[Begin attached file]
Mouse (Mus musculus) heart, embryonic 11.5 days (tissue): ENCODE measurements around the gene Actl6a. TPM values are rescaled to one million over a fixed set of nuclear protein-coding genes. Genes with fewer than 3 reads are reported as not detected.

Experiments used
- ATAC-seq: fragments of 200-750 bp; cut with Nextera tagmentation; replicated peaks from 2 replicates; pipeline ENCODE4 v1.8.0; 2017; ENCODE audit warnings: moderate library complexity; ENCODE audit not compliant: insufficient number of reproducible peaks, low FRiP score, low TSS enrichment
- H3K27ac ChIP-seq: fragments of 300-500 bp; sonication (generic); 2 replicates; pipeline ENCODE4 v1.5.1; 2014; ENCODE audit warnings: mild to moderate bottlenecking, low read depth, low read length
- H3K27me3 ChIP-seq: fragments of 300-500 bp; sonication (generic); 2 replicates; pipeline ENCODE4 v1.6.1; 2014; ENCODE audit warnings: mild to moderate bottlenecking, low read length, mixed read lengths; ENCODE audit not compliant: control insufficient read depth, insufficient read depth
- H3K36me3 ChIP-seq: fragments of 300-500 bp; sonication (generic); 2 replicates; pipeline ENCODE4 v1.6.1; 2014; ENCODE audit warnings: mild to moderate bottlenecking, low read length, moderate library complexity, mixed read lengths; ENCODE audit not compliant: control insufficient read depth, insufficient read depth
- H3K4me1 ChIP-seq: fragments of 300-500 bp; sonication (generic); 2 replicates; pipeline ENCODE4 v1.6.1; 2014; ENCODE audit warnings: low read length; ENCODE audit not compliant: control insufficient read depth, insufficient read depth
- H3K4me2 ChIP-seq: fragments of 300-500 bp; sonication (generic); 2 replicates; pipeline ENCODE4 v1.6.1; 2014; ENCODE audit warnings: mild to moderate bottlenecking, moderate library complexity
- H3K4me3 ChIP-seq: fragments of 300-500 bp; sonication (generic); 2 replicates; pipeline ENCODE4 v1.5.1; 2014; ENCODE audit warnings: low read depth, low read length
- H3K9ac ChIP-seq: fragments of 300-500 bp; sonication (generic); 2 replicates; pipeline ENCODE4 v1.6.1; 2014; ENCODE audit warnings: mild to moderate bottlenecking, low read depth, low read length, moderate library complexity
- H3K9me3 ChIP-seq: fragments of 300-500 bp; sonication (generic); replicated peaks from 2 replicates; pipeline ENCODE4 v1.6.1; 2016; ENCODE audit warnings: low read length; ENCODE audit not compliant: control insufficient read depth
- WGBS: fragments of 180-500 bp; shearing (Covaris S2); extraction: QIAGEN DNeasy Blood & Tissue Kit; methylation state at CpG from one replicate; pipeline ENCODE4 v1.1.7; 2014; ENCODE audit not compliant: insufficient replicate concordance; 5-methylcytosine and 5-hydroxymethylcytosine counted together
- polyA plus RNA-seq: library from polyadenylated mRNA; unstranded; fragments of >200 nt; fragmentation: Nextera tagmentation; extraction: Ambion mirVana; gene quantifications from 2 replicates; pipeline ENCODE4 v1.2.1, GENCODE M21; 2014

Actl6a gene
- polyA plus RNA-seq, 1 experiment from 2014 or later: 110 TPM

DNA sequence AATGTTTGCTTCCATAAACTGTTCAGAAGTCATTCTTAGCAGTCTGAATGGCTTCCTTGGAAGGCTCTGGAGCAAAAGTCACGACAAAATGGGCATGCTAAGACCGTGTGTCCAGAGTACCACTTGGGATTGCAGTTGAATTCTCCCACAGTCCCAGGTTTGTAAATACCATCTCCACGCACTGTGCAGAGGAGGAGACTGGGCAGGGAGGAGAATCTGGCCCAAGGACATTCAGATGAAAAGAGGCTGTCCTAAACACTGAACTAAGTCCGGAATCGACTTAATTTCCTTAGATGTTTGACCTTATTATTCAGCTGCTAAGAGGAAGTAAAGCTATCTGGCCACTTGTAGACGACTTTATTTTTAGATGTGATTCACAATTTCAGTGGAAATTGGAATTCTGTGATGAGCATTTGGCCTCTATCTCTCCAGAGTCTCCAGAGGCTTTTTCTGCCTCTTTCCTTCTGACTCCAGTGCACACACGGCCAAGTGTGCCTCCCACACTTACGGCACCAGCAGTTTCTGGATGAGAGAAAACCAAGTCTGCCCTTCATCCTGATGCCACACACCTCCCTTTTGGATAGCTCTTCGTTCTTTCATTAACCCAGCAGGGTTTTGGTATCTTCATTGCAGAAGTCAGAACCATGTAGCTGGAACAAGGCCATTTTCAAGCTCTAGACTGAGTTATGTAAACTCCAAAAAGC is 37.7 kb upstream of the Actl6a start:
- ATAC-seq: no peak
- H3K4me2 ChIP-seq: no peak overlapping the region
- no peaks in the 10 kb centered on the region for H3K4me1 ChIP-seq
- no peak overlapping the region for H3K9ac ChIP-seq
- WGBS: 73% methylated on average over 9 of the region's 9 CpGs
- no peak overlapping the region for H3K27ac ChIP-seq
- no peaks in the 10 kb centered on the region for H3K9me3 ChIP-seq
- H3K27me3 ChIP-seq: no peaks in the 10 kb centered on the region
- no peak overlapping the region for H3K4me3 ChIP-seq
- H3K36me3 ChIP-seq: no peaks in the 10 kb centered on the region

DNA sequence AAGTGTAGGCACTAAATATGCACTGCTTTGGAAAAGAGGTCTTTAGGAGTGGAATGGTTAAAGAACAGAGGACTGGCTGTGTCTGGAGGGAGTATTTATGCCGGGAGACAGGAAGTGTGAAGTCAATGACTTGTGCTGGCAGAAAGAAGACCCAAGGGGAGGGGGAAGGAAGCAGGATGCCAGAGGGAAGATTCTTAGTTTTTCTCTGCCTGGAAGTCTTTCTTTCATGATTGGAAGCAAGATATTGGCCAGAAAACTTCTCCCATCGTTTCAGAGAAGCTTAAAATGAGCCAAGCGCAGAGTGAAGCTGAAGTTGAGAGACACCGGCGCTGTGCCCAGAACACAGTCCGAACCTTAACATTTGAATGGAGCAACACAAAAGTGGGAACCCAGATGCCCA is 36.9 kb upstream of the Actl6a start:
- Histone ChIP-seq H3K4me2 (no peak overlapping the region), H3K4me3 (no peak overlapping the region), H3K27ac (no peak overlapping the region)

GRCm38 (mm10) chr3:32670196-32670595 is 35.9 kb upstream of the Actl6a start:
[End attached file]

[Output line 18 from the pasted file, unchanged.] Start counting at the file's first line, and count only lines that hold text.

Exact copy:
- H3K4me2 ChIP-seq: no peak overlapping the region